I consider the house of representatives, not only as an integral branch of the legislature, and as an essential part of the two houses in convention, but also as a court having final and exclusive cognizance of all matters within its jurisdiction, for the purposes for which it was vested with jurisdiction. It has jurisdiction of the election of its members; of the choice of its officers; of its rules of proceeding; and of all contempts against the house, either in its presence, or by violating the constitutional privileges of its members. When the house is proceeding as a court, it has, exclusively, authority to decide whether the matter before it be, or be not within its jurisdiction, without the legal controul of any other court. As to contempts, the house proceeds against the offender to punish the contempt. Courts of law proceed to punish offences against the state, and to redress private wrongs. The same act may be a contempt against the house, an offence against the state, and an injury to an individual: and in all these respects, proceedings may be had against the offender.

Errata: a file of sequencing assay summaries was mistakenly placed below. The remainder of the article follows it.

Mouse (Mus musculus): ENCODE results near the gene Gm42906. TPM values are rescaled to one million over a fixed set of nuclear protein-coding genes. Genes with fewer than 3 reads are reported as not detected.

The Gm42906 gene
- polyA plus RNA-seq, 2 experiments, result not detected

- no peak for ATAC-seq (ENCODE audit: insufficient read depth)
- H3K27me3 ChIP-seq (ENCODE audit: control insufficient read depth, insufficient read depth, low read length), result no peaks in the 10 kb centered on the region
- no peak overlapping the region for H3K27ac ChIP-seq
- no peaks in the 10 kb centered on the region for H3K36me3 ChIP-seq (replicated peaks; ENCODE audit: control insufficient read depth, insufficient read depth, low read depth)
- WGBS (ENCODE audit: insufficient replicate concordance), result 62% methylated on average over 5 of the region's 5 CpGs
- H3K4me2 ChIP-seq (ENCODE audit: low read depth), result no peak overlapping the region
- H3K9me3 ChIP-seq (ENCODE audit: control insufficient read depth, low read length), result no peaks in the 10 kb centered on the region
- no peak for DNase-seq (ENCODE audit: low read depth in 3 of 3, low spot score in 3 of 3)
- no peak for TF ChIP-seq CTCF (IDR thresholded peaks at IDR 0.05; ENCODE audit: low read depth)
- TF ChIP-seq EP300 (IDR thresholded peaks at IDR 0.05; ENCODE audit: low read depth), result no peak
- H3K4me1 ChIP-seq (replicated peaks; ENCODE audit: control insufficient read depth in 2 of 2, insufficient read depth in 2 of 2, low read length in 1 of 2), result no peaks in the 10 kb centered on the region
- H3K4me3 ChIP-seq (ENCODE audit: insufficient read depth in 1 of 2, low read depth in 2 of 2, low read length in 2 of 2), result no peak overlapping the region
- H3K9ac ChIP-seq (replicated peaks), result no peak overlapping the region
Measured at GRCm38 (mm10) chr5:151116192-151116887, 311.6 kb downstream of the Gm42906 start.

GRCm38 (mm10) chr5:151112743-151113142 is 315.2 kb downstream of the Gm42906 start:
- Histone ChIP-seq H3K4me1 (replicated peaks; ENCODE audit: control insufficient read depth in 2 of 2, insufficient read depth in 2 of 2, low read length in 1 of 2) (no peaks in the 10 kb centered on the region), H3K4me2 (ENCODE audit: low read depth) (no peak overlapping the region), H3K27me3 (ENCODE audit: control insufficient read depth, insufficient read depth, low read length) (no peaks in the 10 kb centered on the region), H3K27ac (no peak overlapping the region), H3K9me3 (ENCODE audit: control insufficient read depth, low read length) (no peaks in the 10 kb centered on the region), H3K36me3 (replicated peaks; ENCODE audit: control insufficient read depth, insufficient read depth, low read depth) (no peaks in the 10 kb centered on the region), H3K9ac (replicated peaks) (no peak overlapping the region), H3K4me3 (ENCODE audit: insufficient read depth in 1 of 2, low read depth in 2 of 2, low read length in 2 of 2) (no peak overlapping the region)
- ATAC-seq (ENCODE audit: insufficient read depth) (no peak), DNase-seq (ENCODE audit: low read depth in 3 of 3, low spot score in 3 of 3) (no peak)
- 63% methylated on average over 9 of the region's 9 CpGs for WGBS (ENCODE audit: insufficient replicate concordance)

When the house decides in a question of election, it can conclusively decide on the right of voting claimed by any elector, so far as is necessary to settle the election. But an elector, illegally deprived of his right of voting, may demand redress for this wrong against the selectmen by a suit at law. This was decided in the cases of Gardner and of Kilham against the selectmen of Salem: where the only defence set up was that the plaintiffs had no right to vote. Upon this question the judgments of both courts, however rendered, could be executed without any interference. Let me illustrate the subject by supposing a case or two. A member is assaulted in the town, in which the house is in session, and is cruelly beaten, for words spoken in the house in the execution of his duty. The house may proceed against the assailant for a contempt: and cannot the member prosecute him at law for damages? And may not the grand jury indict him for a breach of the peace? And neither can the proceedings of a court of law controul the proceedings of the house, nor can the proceedings of the house controul the courts of law. The judgments of each court, whatever may be the result, can be executed without any interference. Suppose a publick officer indicted for extortion, and upon trial acquitted at law; cannot he afterwards be convicted by the senate on an impeachment? Both judgments may be executed without interference. The courts of law proceed to punish the offender, and he is acquitted. The power of the senate is censorial, and exercised to preserve purity in office. If it should be supposed that the senate cannot proceed after an acquittal at law, it should be remembered that, by the express provision of the constitution, courts of law may proceed after a conviction in senate; and in the proceedings at law the jury may acquit: and it could not have been intended to place the senate as subordinate to a court of law. The true design of that provision was a mere cautionary declaration that the proceedings in the senate were not to punish offenders against the state, but for a different end. And I would add that, in the present case, if the house, of which the defendant was a member, had proceeded against the plaintiff for a contempt in suing this action; whatever had been the result of its proceedings, this court could not have interfered, or granted any relief, until the sentence had been performed. And as this judgment could not have affected those proceedings, so neither could those proceedings have controuled the authority of this court. The two courts are independent and have each exclusive cognizance of the matters within its jurisdiction: and although the transaction animadverted on may be the same, yet the proceedings are for different purposes, and the judgments of both courts may be executed without any interference. There cannot therefore be any conflict of jurisdictions.